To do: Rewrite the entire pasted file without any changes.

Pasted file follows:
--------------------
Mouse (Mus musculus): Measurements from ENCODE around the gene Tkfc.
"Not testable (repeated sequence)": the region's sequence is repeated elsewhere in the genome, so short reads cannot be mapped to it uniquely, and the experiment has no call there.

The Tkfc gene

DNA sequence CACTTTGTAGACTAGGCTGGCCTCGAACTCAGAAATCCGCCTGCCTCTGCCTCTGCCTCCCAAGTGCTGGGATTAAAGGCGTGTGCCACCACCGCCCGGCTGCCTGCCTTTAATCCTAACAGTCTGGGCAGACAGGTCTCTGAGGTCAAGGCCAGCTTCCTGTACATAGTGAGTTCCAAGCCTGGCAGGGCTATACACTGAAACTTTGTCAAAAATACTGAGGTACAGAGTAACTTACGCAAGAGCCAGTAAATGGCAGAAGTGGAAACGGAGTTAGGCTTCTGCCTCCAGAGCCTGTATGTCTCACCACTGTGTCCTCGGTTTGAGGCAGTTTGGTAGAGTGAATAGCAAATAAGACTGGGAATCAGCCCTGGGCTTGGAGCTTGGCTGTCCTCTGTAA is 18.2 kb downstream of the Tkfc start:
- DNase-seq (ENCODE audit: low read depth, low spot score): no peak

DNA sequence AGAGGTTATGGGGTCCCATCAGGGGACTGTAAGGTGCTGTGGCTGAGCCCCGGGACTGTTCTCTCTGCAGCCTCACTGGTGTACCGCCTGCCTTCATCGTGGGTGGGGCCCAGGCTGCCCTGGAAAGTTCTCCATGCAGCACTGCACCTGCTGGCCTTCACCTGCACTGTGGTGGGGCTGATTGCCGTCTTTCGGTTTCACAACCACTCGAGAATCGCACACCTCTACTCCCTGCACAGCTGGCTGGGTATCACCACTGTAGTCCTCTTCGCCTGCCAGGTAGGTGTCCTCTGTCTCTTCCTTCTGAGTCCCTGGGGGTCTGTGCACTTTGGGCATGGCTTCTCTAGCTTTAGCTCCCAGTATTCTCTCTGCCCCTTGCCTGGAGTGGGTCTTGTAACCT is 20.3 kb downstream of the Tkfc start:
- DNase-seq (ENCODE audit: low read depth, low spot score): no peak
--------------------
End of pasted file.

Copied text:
Mouse (Mus musculus): Measurements from ENCODE around the gene Tkfc.
"Not testable (repeated sequence)": the region's sequence is repeated elsewhere in the genome, so short reads cannot be mapped to it uniquely, and the experiment has no call there.

The Tkfc gene

DNA sequence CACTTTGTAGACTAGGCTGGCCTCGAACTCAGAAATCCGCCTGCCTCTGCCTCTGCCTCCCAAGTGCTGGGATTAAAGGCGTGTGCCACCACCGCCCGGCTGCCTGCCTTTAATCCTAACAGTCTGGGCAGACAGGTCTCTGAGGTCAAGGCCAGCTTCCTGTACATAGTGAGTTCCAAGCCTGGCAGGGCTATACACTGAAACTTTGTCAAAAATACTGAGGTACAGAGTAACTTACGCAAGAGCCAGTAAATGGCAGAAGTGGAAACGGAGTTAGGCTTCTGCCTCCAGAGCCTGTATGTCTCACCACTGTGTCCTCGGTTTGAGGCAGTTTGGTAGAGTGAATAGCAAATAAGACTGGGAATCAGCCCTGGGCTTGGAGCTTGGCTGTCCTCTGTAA is 18.2 kb downstream of the Tkfc start:
- DNase-seq (ENCODE audit: low read depth, low spot score): no peak

DNA sequence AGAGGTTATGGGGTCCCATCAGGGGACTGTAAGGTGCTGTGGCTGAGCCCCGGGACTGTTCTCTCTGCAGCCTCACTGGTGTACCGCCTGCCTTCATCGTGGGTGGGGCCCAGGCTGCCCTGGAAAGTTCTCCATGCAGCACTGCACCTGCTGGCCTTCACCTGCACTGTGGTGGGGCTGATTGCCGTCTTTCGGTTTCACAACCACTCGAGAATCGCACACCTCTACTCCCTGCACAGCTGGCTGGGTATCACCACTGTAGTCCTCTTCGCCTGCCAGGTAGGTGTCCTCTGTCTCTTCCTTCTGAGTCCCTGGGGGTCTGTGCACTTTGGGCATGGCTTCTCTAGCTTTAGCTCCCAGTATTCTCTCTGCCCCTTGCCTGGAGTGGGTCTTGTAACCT is 20.3 kb downstream of the Tkfc start:
- DNase-seq (ENCODE audit: low read depth, low spot score): no peak